Blood Sport - Page 4
The day I meet Ortiz for a run in Eagle, it is snowing. But that's fine. She is racing the Santa Barbara 50-miler in three days, so she just wants to get out for an hour after school. We meet at the Burger King down the road from her house and carpool to the trailhead. I'd heard about her propensity to chat on the trail— she and Mazzia, who was pacing her, missed a course marker at Western States because they were so involved in their conversation—and am hoping this will lead to some candid thoughts.
The trail network in Eagle is extensive. Singletracks and dirt roads spider out in every direction, peppered with steep bursts, tight corners and more than enough roots and rocks to demand your attention. Ortiz knows the local trails better than anyone, and today she has chosen a route that climbs to a plateau overlooking the valley. Come early summer, the entire landscape is blanketed by flowers, which are only in bloom for a brief time. "Once those flowers die, I don't come here anymore," she says. "I maybe run this trail twice all summer, but at least once a day in the winter. There are a few sections where everywhere you look, you see abundant flowers. And that's what it's all about for me. Just what I see and smell."
Ortiz's father, a family physician, started running specifically to spend time with Anita when she was growing up. He and her mother instilled in Anita and her two brothers a deep appreciation of the outdoors. So when we sidle up to a junction in the trail and Ortiz sees an orange peel on the ground, she doesn't hide her disapproval. "It just makes me so angry when people trash the land," she says. "Those things take forever to biodegrade."
As it turns out, Ortiz is kind of like the garbage fairy. "Anytime we see trash, we bring it down," she says. "One time, we were way up in the middle of God knows where, on this road called Firebox, and found one of those big plastic storage boxes. Well, we carried that thing down. It took us all summer, but we'd carry it a little ways, and then we'd leave it. And the next time we were up there, we'd carry it a little ways farther. Eventually we got it all the way down. I've carried a mattress down from up here."
Contrary to many of her peers, Ortiz almost never measures her mileage. Instead, she keeps track of time. Her goal each day is to get five hours of strenuous exercise, whether on the trail or her Stairmaster at home. The approach allows her to explore more than she would otherwise. "I love getting pleasantly lost," she says. "Where you're not really lost, because you know you'll eventually hit a road. That's how you find the new, cool trails. It's my favorite thing to do."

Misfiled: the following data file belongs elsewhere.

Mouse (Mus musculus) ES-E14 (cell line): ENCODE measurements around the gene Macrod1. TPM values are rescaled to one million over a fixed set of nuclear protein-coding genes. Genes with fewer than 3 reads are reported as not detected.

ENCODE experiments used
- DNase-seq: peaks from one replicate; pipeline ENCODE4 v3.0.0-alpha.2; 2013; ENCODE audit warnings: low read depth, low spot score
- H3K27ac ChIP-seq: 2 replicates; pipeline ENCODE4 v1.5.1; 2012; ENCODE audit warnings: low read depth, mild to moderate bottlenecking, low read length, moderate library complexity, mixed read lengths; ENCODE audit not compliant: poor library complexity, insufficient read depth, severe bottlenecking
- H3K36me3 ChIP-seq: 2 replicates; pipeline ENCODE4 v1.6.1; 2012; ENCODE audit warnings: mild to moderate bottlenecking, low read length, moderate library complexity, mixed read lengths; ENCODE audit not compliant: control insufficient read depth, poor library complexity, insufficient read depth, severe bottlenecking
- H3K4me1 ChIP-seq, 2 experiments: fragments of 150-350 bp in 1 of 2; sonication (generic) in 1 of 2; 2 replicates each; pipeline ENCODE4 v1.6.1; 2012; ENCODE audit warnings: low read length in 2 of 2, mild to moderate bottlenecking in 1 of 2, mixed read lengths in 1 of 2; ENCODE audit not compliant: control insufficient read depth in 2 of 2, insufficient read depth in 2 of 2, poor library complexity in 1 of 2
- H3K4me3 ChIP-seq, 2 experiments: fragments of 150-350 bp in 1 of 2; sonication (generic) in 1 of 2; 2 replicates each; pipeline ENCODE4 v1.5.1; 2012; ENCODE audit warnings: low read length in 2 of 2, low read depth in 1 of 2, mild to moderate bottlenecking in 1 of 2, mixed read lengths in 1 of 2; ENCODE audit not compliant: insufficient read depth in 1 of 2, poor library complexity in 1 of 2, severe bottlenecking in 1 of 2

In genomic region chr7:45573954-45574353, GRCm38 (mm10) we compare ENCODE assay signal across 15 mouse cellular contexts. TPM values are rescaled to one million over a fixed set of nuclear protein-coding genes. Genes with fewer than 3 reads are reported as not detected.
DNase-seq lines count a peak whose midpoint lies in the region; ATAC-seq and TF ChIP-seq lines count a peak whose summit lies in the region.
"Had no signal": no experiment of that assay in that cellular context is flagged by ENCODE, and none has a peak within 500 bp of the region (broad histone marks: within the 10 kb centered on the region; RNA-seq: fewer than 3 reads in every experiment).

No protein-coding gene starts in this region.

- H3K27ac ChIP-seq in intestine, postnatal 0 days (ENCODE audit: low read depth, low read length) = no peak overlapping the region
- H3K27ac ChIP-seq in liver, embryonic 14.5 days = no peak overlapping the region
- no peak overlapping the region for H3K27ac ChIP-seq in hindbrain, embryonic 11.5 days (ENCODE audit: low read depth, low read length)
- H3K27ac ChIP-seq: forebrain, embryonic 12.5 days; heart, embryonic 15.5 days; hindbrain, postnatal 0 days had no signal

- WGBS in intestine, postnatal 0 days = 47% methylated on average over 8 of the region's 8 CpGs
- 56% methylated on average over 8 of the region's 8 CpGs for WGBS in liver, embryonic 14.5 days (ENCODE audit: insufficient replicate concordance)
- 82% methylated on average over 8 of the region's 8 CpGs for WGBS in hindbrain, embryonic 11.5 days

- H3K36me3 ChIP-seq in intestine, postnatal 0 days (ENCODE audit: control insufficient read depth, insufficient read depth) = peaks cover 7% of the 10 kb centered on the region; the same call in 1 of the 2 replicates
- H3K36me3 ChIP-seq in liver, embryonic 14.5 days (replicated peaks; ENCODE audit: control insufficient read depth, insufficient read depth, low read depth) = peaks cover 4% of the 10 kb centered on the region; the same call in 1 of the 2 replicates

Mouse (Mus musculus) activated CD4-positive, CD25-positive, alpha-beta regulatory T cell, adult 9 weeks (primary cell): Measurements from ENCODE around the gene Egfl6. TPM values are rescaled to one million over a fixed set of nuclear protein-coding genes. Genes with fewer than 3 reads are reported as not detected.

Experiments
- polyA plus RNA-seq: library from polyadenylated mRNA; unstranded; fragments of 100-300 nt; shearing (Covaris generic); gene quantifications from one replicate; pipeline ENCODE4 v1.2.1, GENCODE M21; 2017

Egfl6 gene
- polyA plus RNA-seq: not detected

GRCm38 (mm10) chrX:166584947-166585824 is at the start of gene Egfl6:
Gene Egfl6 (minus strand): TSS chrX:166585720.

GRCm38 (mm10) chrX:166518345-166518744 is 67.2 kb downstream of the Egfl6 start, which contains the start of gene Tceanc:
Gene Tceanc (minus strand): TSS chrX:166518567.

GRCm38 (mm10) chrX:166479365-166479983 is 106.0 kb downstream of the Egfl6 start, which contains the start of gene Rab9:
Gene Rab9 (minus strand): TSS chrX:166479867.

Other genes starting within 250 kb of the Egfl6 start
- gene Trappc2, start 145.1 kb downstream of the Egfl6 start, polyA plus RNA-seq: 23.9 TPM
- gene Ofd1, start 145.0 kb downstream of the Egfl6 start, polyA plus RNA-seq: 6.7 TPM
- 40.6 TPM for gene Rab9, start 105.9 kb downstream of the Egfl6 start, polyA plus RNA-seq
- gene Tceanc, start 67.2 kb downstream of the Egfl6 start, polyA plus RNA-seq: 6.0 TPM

The one week she measures her miles is before Western States—which remains the only 100-mile race she's entered. She'll do a 35-mile day in her heaviest week (which used to be 138 miles but now is closer to 120), but, she explains, "I'll do back-to-back-to-back days of 25, 20, 20, because that's less wear and tear on my body and, for me, it's a better training effect. My legs are super tired by that last day."
We come upon a tiny patch of snow, and Ortiz points at it and grins. "There's my water," she says. As we run, I concentrate on Ortiz's steady but imperfect stride. Kami Semick, one of Ortiz's rivals, calls her "a scrappy runner, and I mean that as a compliment. It's not beautiful but she gets it done." Ortiz, who is sensitive to such remarks, doesn't disagree. "I'm not a stellar runner. I just work really hard, and I deal with pain well," she says. "I'm no better than anybody else. I'm not particularly strong or—I guess what I mean is, I don't have natural talent. That's what it is. I shouldn't have said I'm not a strong runner."
I watch Ortiz bound and dart over large rocks and around tricky bends in the trail like a rabbit. It's hard to believe she does not consider herself gifted, especially given her age and the punishment she inflicts on her muscles and joints. "Seriously, I feel like I'm 25," she says. "I just don't feel like I thought I'd feel when I was 46 [she turned 47 on June 9]. I thought I'd feel old and rickety and worn out and tired. And I don't. I never thought I'd be able to run like this."
During a switchbacking descent near the end of the loop, I ask Ortiz how important it is to be the best. She replies: "Not very important. Because I'm not, and I never can be." Then who is? "Oh, gosh. There's a whole handful of people who strive for that spot. I mean, Ellie Greenwood? Oh my gosh, nobody's going to stop her this year. You've got Kami Semick, good luck ever beating her. Darcy Africa ..." But you just beat Darcy in Fruita, I say. "I know, but it's a lucky day when I do. There are just so many young people coming in."
I ask Ortiz whether she's ever beaten Semick. "No. I came in about three minutes behind her in a 100K [Miwok, where she qualified for Western States] two years ago; that's the closest I've come. I led until the last five miles, and talk about hitting the wall. She went past me like I was sitting in a bathtub reading my book. She was really nice about it. She could see that I was suffering really badly. I was cramping, holding my legs, practically lifting my legs up this hill. And she had a pacer, and I didn't. She told her pacer to stay with me. She could see that I was in a bad spot. It was really nice. But I made her pacer go. I wanted to suffer by myself."